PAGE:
Keeping Black Widows as Pets Caresheet

Here’s a step-by-step how-to guide on the keeping of black widows.

Container:

You should try and find a container that is impossible to escape from, like a sun tea jar or critter cage. Make sure that before you add the spider that the bottom of the cage is lined with dirt or sand (we prefer sand…it is less mess for the spider feces).

Anti-Escape Methods:

If you are still unconvinced that the black widow is secure, you can take a little bit of butter and grease the top. Vaseline works, too, but butter is safer for the spiders.

Legality:

Before you catch your spider, research if it is legal to keep in your state.

Take Caution in Your Hunts:

You should always be careful when looking for black widows. Don’t stick your hand in dark places. Be sensible and rational. And, contrary to common belief, black widows do not hunt for people – they are shy. You should wear gloves if you are working in places like the garage, near a BBQ, or any dark areas with webs.

Catching the Widow:

This varies, as it is hard to catch some widows, and others are very easy. A piece of cardboard and a large jar works well. Take the cardboard from way, and the jar another. The cardboard will block the spider, and the jar (not the container or cage) will capture her.

Cage Setup:

The cage should contain a covering of dirt or sand. There should be no gaps in the container. NEVER USE THE BUG CATCHER CONTAINERS! When I refer to ‘bug catcher containers’, I’m talking about the mesh rooms with the door on the front that moves very easily. This provides a way for them to get out. You should place a small flowerpot or used up toilet paper tube for the spiders to hide them. They are extremely solitary and shy.

Cage Location:

Put the cage in a safe place where no children or animals could get to it. Make sure that it won’t be knocked over.

Food and Water:

Always make sure that you know where the widow is when you are going in to feed. One of our lovely ladies, Lucy, tends to hang out at the top…but we’re sure that other widows do that, too. We don’t advise lifting the lid up when your spider is in this position. You can tap the lid to try and get her to come down, or at least twist it (that’s what we do, as parts of it connect to her web, moving her). Crickets, flies, and damselflies (not enough to be meal) are all ways to keep your spider healthy. Black widows will grow as they eat (this has been witnessed with our lovely Lucy who has now bloated up to the size of a large blueberry). Feeding should be judged by the size of the spiders abdomen. If you have an average sized spider (plump but not fat or skinny), feeding can take place every 1 to 2 weeks with a cricket. Here is a chart to know when to feed your spider:

  • Wrinkled Abdomen – Try and feed immediately! This is an urgent situation, as if she is unfed for too long, she’ll become to weak and die.
  • Medium Abdomen – You could wait a little bit. If they are smooth, you could definitely wait for a little while, but if it is slightly wrinkled, the sooner, the better.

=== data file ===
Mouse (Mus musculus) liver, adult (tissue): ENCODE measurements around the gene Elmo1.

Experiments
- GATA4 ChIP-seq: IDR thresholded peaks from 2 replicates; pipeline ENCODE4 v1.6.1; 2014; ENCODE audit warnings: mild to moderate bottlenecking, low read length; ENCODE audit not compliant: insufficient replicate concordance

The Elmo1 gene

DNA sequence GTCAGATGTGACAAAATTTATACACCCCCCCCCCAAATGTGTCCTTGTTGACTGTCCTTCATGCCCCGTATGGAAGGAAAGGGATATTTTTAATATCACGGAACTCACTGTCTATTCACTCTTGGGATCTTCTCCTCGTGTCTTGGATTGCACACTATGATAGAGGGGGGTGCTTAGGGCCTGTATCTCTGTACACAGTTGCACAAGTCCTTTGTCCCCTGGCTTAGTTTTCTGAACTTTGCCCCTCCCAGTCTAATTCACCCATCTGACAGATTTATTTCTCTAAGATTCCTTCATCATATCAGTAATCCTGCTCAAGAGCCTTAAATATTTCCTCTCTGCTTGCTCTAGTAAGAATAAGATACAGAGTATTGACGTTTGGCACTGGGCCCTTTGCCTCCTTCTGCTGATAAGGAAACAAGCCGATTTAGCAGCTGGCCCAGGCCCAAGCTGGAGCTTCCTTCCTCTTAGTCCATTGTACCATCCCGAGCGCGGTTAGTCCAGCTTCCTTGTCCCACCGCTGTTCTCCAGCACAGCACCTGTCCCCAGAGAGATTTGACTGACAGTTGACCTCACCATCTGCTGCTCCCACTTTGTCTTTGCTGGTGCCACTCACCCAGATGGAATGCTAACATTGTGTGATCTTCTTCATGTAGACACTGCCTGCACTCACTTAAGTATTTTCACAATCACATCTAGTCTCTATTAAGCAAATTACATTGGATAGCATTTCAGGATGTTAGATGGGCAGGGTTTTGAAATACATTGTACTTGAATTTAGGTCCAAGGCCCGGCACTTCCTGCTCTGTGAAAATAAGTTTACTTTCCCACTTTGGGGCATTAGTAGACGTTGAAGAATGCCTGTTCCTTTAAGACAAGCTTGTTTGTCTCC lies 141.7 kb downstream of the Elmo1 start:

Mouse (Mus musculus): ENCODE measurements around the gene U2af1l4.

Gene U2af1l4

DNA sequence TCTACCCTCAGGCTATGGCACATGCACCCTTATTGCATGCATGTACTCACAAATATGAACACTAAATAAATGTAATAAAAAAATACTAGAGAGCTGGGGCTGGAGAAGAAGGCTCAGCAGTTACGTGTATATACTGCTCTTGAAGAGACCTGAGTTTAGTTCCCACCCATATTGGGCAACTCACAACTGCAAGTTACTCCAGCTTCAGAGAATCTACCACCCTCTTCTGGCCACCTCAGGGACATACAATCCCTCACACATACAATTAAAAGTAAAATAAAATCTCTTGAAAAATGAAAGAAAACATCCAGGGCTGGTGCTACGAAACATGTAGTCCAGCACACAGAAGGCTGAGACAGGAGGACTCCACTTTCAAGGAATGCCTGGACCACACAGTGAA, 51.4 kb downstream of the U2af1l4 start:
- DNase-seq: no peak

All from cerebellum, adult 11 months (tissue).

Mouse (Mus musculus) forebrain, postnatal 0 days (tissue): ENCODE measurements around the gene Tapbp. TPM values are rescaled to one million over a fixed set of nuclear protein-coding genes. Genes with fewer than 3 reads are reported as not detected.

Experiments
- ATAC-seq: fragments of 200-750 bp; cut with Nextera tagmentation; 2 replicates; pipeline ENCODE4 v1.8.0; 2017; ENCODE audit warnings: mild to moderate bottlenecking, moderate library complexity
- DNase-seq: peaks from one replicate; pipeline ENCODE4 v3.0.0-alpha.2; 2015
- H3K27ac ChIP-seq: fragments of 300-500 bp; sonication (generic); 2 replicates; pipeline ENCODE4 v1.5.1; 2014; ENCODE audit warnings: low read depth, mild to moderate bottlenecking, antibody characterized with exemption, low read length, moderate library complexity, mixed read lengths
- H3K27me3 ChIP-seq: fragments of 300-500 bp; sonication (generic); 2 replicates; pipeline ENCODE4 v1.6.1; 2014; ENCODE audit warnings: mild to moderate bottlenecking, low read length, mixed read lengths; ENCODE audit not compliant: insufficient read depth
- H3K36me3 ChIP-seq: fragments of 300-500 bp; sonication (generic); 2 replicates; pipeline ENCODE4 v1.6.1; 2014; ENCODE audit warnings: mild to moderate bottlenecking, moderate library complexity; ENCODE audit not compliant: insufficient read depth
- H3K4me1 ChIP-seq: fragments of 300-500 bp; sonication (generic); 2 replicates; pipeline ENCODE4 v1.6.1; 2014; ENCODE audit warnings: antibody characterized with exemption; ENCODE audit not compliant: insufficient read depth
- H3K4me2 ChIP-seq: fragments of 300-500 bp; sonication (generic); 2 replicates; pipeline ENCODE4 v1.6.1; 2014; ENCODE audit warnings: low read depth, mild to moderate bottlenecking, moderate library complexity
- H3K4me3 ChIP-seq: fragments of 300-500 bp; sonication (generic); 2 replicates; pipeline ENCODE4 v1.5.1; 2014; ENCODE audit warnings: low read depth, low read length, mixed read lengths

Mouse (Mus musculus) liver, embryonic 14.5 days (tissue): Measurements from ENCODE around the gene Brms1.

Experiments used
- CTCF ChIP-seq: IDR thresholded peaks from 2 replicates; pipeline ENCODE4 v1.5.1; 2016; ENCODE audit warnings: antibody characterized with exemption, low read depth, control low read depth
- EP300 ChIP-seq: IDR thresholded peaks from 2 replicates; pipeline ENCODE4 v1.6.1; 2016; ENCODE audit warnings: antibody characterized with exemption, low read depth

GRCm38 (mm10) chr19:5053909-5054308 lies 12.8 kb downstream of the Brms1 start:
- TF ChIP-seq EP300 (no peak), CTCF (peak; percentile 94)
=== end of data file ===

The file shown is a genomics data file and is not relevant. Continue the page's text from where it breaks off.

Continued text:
• Overweight – Be cautious when you feed them. They can explode from overfeeding.

Be sure you spray water in so they don’t dehydrate. Just be cautious so that the cage does not mold (mostly present in dirt-lined cages).

Disturbances:

Try not to disturb her too much, as this will agitate her.

Breeding:

We here at the SRC, though we love spiders, ask you NOT to breed your spiders. There are enough widows in the world who are dying because people think of them as bad creatures. Think of it like spaying or neutering a cat or dog. Here’s a quick reminder – each egg sac contains 200 to 900 eggs, and a female can lay about ten egg sacs from mating once. Honestly, the world does not need 9,000 more black widows, nor do you have the means to do this!

Egg Sacs:

It’s very hard to remove egg sacs…using a vacuum works, but be careful not to suck up your pretty little lady!

Tips:

  • If you have arachnophobia, you probably should not get one or be the one to catch it. That makes it easier to get injured. However, this might help get rid of your phobia.
  • If you are still unconvinced of the safety of keeping a black widow, you can always see if you can find a male – they don’t bite.
  • NEVER KEEP YOUR WIDOW WITH OTHER SPIDERS. ONE SPIDER:ONE CAGE…UNLESS YOU WANT TO BREED YOUR WIDOWS.

Warnings:

  • Unless you want to wind up on an episode of World’s Dumbest…, Untamed and Uncut, or Fatal Attractions, don’t hold your widow. Never touch your spider. If you are still compelled to do this, don’t say we didn’t warn you…go ahead…be a fool. If you are bitten, seek medical attention immediately, but remain calm. But then again, expect being bitten if you are going to do the world’s dumbest thing ever.

Caresheets:

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3 Replies to “Keeping Black Widows as Pets Caresheet”

  1. Thanks for info feeding trouble much. My spider, ‘Hey You’ is a juvenile, with attitude, loving it. Unbelievably awesome, widows are underrated.

  2. Hi, I have a black widow that was wrinkled and skinny when I found her. She’s now VERY plump. We feed her anytime we find bugs. She loves to eat! She’s huge now. I heard spiders know when to stop eating, but you say they can explode? We feed her every couple days. Moths, cockroaches, earwigs..natural food. Am I over feeding? She looks healthy and gorgeous.

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